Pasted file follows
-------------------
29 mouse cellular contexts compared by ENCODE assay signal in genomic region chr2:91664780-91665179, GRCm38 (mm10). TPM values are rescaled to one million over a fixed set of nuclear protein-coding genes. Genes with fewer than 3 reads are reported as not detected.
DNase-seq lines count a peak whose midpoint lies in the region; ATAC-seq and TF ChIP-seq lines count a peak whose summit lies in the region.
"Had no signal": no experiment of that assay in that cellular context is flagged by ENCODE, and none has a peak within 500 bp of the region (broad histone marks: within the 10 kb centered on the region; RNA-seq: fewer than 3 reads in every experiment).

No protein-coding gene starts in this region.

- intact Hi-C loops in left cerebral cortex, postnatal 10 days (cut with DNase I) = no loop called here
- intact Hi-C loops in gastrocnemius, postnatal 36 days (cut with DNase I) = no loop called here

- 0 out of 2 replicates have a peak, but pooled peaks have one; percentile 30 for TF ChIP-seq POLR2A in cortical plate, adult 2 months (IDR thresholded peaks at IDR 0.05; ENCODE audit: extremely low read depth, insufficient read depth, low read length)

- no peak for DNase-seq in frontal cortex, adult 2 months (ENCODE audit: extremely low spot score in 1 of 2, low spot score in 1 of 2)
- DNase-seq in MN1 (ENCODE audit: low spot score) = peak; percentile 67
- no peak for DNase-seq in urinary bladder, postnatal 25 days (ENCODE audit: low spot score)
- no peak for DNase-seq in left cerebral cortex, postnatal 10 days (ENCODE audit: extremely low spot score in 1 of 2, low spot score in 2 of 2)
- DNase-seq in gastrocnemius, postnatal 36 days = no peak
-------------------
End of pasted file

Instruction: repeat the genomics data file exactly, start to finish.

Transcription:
29 mouse cellular contexts compared by ENCODE assay signal in genomic region chr2:91664780-91665179, GRCm38 (mm10). TPM values are rescaled to one million over a fixed set of nuclear protein-coding genes. Genes with fewer than 3 reads are reported as not detected.
DNase-seq lines count a peak whose midpoint lies in the region; ATAC-seq and TF ChIP-seq lines count a peak whose summit lies in the region.
"Had no signal": no experiment of that assay in that cellular context is flagged by ENCODE, and none has a peak within 500 bp of the region (broad histone marks: within the 10 kb centered on the region; RNA-seq: fewer than 3 reads in every experiment).

No protein-coding gene starts in this region.

- intact Hi-C loops in left cerebral cortex, postnatal 10 days (cut with DNase I) = no loop called here
- intact Hi-C loops in gastrocnemius, postnatal 36 days (cut with DNase I) = no loop called here

- 0 out of 2 replicates have a peak, but pooled peaks have one; percentile 30 for TF ChIP-seq POLR2A in cortical plate, adult 2 months (IDR thresholded peaks at IDR 0.05; ENCODE audit: extremely low read depth, insufficient read depth, low read length)

- no peak for DNase-seq in frontal cortex, adult 2 months (ENCODE audit: extremely low spot score in 1 of 2, low spot score in 1 of 2)
- DNase-seq in MN1 (ENCODE audit: low spot score) = peak; percentile 67
- no peak for DNase-seq in urinary bladder, postnatal 25 days (ENCODE audit: low spot score)
- no peak for DNase-seq in left cerebral cortex, postnatal 10 days (ENCODE audit: extremely low spot score in 1 of 2, low spot score in 2 of 2)
- DNase-seq in gastrocnemius, postnatal 36 days = no peak